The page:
By getting your heart rate up for a sustained period, cardio helps the heart develop efficiency.

“Although it’s a stress while you’re doing it, it helps (your heart) to handle stress in the future,” she said.

For adults, the CDC recommends at least 150 minutes of moderate-intensity aerobic activity a week and doing muscle-strengthening activities at least two days a week. Smith said people who haven’t reached the recommended level of exercise still benefit from exercising and physical activity.

“Every little bit counts,” she said. “Find a way to get in physical activity that’s fun.”

4) A heart healthy diet can prolong your life

Smith said the American College of Cardiology recommends a plant-based diet or a Mediterranean diet. She described a heart healthy diet as a “balanced, nutrient-rich diet, with fruit, nuts and vegetables, high-fiber foods and lean protein.”

She said folks can have animal protein, preferably fish, but should limit red meat and choose meats with lower cholesterol, such as white meat chicken and avoid fatty, fried foods.

Smith also recommends whole greens and avoiding simple carbohydrates, such as processed foods and sugary foods and drinks. She said choose more fresh and frozen foods, complex carbohydrates, and replace potatoes and corn with non-starchy vegetables. Smith said such a healthy diet helps people live longer.

5) Smoking is harmful to the heart and being sedentary is unhealthy

Smith said people should avoid nicotine.

“Smoking nicotine of any kind is terrible for your heart and your cardiovascular system,” she said. “I think that’s the worst thing you can do for your heart. The vaping trend is not really any better. People have a false sense of safety because they think it’s not a cigarette, but the nicotine in it still causes the same damage that the nicotine in a cigarette does.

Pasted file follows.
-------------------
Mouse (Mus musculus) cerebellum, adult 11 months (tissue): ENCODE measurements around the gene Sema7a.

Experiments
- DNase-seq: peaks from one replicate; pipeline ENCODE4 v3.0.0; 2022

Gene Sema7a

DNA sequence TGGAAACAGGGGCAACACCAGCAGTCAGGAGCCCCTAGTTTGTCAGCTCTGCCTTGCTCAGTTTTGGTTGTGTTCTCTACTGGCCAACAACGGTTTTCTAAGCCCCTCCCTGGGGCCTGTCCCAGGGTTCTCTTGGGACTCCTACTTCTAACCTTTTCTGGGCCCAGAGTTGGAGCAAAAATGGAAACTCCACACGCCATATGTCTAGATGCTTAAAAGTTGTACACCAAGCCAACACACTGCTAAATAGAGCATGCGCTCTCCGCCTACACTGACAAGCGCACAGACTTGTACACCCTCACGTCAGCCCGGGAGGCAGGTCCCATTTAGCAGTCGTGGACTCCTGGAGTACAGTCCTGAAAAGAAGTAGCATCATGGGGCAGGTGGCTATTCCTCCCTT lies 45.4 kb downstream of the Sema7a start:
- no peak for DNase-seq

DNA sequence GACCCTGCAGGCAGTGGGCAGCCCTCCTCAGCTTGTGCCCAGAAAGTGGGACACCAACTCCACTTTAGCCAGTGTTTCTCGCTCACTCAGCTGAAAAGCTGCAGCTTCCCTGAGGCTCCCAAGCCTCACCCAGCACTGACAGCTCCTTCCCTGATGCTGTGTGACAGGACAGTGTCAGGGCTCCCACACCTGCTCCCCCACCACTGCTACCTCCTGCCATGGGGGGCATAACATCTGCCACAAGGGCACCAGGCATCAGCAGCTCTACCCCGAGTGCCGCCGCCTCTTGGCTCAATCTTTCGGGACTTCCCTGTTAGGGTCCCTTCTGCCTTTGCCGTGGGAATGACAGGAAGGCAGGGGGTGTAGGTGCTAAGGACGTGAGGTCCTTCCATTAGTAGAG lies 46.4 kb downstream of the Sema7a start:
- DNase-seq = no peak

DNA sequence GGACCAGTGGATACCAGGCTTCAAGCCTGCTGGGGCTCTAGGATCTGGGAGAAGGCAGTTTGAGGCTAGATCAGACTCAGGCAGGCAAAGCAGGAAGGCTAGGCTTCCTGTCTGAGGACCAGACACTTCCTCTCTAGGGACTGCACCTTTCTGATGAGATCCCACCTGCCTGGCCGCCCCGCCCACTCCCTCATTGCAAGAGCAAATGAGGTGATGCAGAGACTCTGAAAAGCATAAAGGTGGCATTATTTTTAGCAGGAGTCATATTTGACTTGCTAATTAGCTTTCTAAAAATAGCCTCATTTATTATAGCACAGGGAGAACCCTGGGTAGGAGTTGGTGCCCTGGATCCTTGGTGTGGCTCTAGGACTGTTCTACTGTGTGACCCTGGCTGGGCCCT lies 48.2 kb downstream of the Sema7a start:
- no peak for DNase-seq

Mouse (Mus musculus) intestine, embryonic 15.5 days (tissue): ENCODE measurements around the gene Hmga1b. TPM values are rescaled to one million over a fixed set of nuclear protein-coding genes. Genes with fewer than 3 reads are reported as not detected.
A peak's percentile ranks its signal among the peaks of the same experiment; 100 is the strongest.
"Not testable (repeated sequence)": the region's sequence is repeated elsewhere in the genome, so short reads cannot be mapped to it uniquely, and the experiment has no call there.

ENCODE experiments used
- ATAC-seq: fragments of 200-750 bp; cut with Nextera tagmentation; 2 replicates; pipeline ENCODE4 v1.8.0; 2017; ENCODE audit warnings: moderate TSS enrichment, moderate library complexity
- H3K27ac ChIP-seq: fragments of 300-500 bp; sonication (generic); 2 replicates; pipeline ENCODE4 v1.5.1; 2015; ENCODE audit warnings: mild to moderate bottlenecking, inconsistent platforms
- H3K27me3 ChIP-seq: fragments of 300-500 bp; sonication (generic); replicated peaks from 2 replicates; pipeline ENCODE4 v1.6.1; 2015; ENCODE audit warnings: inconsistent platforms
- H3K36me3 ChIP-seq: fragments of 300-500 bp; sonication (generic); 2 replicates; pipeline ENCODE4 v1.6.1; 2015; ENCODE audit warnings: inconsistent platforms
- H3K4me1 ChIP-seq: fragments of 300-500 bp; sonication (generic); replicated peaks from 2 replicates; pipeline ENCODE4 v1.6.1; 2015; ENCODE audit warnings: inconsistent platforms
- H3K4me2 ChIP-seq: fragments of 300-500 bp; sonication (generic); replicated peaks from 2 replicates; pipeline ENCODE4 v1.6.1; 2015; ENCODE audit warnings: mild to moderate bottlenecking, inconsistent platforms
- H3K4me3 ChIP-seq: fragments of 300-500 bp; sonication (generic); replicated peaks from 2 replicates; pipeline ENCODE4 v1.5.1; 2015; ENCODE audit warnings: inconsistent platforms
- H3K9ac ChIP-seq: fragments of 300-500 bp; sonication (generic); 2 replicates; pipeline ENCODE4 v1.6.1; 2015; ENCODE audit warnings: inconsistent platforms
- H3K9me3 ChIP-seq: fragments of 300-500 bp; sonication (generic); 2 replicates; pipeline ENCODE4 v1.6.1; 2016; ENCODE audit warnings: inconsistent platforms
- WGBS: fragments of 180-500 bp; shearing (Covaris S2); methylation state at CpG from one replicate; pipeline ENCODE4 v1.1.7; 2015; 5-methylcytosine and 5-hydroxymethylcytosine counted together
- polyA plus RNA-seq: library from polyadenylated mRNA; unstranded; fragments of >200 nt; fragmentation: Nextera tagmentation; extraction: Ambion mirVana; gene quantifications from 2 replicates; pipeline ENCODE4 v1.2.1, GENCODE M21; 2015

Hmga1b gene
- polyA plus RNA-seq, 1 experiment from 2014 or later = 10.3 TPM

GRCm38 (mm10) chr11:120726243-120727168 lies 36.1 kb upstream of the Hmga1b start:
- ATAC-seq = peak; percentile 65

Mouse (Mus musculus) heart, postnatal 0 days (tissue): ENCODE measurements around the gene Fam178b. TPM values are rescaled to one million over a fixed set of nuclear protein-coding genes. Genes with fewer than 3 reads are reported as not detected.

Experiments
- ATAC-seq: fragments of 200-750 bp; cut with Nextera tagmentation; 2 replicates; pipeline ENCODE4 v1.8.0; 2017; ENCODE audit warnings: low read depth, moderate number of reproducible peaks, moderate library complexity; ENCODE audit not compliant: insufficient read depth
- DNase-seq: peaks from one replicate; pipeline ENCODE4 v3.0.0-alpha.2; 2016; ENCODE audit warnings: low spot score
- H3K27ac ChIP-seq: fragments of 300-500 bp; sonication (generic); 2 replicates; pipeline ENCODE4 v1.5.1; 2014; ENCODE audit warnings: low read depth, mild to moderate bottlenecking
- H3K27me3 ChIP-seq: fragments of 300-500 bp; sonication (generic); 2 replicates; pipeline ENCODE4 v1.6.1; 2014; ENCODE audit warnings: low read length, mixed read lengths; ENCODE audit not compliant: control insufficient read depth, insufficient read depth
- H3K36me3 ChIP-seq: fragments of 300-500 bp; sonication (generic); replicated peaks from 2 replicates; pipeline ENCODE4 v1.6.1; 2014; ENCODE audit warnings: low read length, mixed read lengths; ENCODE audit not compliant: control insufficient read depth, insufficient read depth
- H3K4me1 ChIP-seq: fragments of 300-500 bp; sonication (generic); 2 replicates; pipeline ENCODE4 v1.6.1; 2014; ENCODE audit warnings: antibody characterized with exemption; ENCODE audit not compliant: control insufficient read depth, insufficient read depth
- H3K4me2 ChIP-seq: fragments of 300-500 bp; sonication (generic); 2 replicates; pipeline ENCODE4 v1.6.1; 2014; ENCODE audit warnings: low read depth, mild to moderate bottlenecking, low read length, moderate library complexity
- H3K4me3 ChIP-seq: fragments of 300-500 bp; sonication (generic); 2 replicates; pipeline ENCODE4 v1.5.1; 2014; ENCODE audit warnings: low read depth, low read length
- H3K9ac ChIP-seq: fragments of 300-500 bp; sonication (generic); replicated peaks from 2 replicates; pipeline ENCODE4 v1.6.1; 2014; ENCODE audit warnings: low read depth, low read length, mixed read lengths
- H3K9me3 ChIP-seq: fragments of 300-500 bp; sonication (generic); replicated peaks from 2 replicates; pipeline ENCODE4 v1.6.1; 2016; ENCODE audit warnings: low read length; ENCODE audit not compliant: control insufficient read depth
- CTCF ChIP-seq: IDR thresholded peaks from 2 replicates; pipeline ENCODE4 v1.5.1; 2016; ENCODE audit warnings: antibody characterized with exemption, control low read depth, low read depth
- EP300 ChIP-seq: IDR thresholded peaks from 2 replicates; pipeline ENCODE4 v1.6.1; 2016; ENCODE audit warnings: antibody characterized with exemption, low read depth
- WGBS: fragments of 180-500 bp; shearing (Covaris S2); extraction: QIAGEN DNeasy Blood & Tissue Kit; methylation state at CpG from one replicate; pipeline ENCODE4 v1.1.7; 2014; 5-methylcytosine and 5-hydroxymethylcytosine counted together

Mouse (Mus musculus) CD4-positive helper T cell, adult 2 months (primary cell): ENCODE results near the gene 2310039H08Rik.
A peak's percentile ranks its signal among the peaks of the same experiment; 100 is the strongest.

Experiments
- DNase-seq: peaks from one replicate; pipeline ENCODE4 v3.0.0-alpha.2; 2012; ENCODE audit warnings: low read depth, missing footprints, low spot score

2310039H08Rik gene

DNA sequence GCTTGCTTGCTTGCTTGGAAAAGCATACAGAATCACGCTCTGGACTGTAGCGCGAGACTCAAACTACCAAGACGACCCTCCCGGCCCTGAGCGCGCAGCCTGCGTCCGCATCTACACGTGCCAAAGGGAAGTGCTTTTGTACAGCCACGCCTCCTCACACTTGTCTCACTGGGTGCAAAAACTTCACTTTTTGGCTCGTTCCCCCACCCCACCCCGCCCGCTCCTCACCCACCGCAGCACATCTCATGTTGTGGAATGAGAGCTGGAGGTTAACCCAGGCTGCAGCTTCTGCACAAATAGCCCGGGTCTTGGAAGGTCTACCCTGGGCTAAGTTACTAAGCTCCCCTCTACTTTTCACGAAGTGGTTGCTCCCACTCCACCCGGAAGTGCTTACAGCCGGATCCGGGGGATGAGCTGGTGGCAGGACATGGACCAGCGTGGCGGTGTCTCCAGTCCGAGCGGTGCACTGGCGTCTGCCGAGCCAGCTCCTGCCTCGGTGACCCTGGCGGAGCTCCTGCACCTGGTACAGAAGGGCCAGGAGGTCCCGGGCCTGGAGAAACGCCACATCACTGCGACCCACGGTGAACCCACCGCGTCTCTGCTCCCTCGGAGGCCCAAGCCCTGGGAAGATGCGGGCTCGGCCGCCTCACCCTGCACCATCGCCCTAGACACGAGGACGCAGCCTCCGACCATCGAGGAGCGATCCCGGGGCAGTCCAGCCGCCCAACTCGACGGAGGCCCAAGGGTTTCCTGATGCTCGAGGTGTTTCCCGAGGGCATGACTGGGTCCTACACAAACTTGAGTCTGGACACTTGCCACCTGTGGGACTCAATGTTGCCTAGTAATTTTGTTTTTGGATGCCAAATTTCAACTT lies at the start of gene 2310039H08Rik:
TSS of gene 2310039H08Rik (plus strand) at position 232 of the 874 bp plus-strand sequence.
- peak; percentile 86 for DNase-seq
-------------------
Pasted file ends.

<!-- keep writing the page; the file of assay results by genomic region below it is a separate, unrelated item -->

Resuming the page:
“Living a sedentary lifestyle is the new villain for our heart health out there,. “Being more active during the day, even if you’re not doing a directed exercise program, still helps and has benefits.”

 

Resource: StarNews

Dr. Smith is a valued member of our cardiology team.  Board certified in Internal Medicine, Cardiovascular Disease, Echocardiography, Cardiovascular Computed Tomography, and Nuclear Cardiology, Carin is focused on providing top level care for all patients.  

Patient Satisfaction

Our patient satisfaction surveys help us identify areas of improvement to work toward providing you with the best healthcare in the area. Patient satisfaction, along with increasing the quality of care delivered and reducing healthcare costs, are the three organizational objectives we focus on each and every day.

Provider Specific Scores

  • 6. How would you rate how well this provider communicates? (easy to understand, listens carefully to you, shows respect for what you had to say, sensitivity, friendliness)

    4.88 out of 5
  • 7. Using a number from 1 to 5, where 5 is the best provider possible and 1 is the worst provider possible, what number would you use to rate this provider?

    4.69 out of 5

How does Carin Smith compare?

Question Carin
1. How would you rate getting an appointment as soon as you needed?  4.02
2. When you contact the office, how would you rate getting the help or advice you need? 3.96
3. How would you rate the friendliness and helpfulness of the staff? 4.16
4. How would you rate the comfort and cleanliness of the waiting area? (How neat, comfortable, pleasant was the waiting room) 4.33
5. Wait time includes the time you spend in the waiting area and the exam room before you see your provider. How would you rate the amount of time that you had to wait to see the provider? 3.55
6. How would you rate how well this provider communicates? (easy to understand, listens carefully to you, shows respect for what you had to say, sensitivity, friendliness) 4.88
7. Using a number from 1 to 5, where 5 is the best provider possible and 1 is the worst provider possible, what number would you use to rate this provider? 4.69
8. When this provider orders a blood test, x-ray, or other test for you, how would you rate how well this provider’s office follows up to give you those results? 3.90
9. How would you rate how easy it is to get appointments with specialists? 3.73
10. Considering all aspects of the office, would you say that you are: completely satisfied, very satisfied, somewhat satisfied, somewhat dissatisfied, or very dissatisfied? 4.24

Locations

''Dr. Smith was great and very knowledgeable with my cardiology issues''

Robert